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Toolbox Talk: Anti-Racism

Max People Health & Safety Bulletin


Race: is a prohibited ground of discrimination in New Zealand

Racial Discrimination: illegal expression of racism. Any action, intentional or not, that has the effect of singling out people based on their race. Can often be very subtle, such as being assigned to less desirable jobs.

Racism: is a broader experience and practice than racial discrimination. Racism is a belief that one group is superior to others. Racism operates at several levels, in particular, individual, systemic and societal.

Racism can be:

Verbal: openly displayed in racial jokes and slurs

Environmental: posting derogatory posters or hate crimes such as hanging nooses on job sites

Unconscious: more deeply rooted in attitudes, values, and stereotypical beliefs.

Discussion Points:

Unfortunately, racism and racial discrimination remain a reality in society and on construction sites. We must acknowledge this fact as a starting point to effectively address racism and racial discrimination and this is why we are discussing it today.

Racism and racial discrimination negatively impact workers and the work environment.

  • It can damage people’s physical and mental health.
  • It can decrease productivity and undermine the workplace culture.
  • It can have a negative impact on work relationships.
  • It can have a negative impact on the business financially (lost productivity, work disruptions) and on their reputation with clients, employees and the public.

You cannot always control the behaviour of others, but you can control your own behaviour. Racism cannot and will not be tolerated on our sites and facilities and we owe it to ourselves, co-workers, our organizations, our industry and our community to do our part.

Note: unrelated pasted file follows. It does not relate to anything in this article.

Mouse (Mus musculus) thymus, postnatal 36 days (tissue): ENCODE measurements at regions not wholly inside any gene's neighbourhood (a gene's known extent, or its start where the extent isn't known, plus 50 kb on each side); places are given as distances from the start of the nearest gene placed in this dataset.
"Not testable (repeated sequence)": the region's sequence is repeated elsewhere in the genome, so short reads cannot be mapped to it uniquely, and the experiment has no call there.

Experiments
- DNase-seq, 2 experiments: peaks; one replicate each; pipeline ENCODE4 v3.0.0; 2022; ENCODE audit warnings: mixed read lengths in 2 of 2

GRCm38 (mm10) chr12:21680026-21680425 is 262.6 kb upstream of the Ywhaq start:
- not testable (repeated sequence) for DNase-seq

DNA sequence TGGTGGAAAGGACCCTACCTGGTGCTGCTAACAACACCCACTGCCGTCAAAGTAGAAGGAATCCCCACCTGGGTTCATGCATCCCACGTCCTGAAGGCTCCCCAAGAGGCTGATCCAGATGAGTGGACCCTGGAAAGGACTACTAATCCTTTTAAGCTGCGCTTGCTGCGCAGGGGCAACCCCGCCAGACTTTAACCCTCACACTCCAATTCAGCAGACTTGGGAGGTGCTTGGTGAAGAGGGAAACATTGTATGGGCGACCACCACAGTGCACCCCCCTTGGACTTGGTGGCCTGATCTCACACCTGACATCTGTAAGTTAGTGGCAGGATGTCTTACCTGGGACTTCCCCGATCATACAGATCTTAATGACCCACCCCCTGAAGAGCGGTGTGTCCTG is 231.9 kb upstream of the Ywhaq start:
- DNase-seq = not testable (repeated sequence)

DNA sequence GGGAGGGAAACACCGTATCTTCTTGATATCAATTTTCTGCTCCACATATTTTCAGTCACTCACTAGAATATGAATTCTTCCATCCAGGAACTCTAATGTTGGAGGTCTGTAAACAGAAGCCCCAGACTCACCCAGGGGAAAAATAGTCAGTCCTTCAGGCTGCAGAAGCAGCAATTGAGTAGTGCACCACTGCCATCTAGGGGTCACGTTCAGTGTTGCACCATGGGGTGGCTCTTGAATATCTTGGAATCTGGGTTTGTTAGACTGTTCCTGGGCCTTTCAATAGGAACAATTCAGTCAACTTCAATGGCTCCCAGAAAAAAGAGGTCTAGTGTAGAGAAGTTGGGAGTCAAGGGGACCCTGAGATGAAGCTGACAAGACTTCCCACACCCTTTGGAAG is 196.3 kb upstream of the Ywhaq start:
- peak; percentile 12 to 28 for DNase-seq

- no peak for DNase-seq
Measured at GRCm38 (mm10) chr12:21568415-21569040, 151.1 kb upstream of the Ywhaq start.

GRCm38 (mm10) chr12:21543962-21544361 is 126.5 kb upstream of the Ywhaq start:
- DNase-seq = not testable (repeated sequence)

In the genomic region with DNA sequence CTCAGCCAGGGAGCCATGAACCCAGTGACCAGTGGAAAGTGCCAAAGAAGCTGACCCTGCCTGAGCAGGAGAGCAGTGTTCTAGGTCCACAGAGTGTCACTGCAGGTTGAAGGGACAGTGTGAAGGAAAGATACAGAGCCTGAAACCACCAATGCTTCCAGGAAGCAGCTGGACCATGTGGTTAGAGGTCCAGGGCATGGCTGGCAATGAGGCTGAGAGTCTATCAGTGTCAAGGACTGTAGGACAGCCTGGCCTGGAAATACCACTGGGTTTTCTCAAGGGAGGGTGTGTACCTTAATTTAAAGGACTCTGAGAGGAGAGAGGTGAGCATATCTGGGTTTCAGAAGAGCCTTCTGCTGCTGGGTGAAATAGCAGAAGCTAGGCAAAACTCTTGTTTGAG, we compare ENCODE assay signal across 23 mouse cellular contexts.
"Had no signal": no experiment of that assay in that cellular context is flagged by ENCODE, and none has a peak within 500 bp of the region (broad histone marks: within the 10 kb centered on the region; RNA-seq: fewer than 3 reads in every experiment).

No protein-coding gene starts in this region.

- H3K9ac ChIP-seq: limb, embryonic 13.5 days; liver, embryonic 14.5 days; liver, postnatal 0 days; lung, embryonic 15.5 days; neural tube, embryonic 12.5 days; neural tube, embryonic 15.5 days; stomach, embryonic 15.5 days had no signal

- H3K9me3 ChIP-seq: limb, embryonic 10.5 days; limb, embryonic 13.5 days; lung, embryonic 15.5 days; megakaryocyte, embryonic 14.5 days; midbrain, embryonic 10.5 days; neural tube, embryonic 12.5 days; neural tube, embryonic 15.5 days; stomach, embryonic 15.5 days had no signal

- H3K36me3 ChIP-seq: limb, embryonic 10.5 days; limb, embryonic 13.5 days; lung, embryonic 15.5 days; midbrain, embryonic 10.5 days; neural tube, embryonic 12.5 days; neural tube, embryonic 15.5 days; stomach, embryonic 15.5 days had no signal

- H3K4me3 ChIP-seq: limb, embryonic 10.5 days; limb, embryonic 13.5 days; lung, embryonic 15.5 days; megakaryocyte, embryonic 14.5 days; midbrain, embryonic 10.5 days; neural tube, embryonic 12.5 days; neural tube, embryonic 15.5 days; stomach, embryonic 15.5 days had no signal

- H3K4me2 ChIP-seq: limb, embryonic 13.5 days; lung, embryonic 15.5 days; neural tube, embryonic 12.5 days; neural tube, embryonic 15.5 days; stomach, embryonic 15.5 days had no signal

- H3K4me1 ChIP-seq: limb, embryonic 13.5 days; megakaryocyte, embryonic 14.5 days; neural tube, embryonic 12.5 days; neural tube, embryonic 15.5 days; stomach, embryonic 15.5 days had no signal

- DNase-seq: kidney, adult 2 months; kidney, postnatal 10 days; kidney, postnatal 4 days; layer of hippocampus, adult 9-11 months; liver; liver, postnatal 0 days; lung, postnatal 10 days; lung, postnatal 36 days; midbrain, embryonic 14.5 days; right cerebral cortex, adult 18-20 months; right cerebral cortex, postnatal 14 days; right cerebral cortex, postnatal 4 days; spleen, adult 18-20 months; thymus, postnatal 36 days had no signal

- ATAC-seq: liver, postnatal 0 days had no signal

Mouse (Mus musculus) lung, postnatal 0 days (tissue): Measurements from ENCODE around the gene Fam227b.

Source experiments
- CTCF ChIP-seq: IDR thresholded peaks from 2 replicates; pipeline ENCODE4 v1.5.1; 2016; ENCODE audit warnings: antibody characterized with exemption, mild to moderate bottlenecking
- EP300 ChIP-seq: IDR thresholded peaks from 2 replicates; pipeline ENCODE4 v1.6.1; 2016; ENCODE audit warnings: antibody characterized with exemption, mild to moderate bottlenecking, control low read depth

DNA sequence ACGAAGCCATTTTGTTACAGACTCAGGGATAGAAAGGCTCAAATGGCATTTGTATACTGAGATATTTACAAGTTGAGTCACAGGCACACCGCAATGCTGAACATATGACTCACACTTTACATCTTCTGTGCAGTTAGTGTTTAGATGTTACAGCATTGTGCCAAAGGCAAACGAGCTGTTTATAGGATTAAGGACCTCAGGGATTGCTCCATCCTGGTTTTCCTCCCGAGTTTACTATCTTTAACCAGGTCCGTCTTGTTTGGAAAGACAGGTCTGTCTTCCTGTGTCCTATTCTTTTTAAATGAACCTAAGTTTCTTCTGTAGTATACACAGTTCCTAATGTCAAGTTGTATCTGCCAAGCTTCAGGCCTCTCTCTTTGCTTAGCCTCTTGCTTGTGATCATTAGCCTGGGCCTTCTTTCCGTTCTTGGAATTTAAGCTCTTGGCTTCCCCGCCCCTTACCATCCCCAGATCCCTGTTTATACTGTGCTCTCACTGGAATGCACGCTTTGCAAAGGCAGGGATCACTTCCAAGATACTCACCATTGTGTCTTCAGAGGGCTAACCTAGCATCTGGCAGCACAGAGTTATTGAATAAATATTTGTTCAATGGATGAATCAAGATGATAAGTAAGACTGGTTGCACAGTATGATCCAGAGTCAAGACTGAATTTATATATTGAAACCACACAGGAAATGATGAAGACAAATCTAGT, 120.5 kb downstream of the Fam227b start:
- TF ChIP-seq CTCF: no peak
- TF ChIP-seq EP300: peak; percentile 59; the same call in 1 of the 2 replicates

We all must be accountable, and part of our accountability is to have these uncomfortable conversations; to be willing to work through the discomfort; and to be open to discuss and deal with this issue. Part of our accountability is to be in this together.

We must

  • Acknowledge that racism exists.
  • Get involved with organizations that are fighting it.
  • Elect and appoint leaders who won't support structurally racist policies.
  • Demand fundamental change from institutions in our own lives
  • Talk about it more.



See it - Say it - Stop it.

If you see or experience racism in the workplace, whether in a policy, action or behaviour, not acting is not good enough.

Do not let it continue.

  • Speak up about it in a respectful manner.

Do not ignore racial jokes or slurs.

  • Let it be known that you don’t agree with the context or content, and that this behaviour is not acceptable in our workplace or anywhere else.
  • If it does not feel safe to address the racism yourself, immediately bring the issue to your supervisor for discussion.
  • If you notice that a policy, procedure or method of doing business is rooted in racism (has an adverse impact, whether intended or not, on any identifiable race or other ground) bring it to the attention of management for discussion and resolution.